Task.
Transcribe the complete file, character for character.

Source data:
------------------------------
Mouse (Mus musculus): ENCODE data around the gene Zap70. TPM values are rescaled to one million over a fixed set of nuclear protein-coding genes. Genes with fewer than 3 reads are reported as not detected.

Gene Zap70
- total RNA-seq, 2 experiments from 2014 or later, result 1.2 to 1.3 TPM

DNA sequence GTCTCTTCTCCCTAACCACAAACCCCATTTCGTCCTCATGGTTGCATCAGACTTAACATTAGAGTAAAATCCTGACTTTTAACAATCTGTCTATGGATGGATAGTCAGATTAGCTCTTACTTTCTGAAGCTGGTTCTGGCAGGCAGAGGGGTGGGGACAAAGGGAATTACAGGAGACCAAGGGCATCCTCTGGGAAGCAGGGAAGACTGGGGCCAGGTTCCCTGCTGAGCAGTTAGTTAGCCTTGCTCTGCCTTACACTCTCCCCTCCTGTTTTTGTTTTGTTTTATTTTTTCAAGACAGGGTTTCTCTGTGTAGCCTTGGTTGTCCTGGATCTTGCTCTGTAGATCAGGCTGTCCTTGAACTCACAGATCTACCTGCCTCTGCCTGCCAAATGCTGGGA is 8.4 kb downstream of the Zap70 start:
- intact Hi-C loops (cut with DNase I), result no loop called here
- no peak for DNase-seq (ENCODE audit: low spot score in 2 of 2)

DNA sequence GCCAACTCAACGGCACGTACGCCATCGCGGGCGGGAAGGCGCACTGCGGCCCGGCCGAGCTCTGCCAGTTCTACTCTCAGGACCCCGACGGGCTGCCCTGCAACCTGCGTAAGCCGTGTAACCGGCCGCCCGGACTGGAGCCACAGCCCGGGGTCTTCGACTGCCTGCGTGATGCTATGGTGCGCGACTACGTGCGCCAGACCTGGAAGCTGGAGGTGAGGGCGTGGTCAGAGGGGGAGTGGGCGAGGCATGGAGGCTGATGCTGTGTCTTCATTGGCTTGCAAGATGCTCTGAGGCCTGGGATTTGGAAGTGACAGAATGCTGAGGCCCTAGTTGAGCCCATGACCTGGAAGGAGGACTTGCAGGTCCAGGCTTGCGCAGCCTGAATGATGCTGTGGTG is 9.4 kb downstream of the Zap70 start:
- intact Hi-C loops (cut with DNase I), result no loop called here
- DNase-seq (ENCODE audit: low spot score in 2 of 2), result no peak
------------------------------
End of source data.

Mouse (Mus musculus): ENCODE data around the gene Zap70. TPM values are rescaled to one million over a fixed set of nuclear protein-coding genes. Genes with fewer than 3 reads are reported as not detected.

Gene Zap70
- total RNA-seq, 2 experiments from 2014 or later, result 1.2 to 1.3 TPM

DNA sequence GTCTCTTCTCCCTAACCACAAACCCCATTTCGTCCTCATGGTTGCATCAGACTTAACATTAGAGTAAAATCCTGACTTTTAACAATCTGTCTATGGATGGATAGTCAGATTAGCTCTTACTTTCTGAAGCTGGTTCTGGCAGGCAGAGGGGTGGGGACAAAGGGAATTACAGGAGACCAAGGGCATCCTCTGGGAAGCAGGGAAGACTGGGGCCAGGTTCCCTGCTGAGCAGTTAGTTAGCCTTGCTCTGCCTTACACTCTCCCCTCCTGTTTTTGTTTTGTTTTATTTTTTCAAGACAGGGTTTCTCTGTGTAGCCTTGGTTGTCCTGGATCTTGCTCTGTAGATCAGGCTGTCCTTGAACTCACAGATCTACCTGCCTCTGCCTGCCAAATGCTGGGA is 8.4 kb downstream of the Zap70 start:
- intact Hi-C loops (cut with DNase I), result no loop called here
- no peak for DNase-seq (ENCODE audit: low spot score in 2 of 2)

DNA sequence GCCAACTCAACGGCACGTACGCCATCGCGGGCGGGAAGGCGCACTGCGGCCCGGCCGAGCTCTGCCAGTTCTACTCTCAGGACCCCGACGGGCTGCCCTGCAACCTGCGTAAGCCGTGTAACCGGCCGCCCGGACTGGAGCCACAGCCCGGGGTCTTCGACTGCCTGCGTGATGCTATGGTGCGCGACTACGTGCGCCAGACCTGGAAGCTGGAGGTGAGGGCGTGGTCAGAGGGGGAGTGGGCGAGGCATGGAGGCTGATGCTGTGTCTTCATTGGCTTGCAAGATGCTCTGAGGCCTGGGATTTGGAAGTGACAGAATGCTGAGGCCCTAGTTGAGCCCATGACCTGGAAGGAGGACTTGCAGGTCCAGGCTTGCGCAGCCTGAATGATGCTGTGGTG is 9.4 kb downstream of the Zap70 start:
- intact Hi-C loops (cut with DNase I), result no loop called here
- DNase-seq (ENCODE audit: low spot score in 2 of 2), result no peak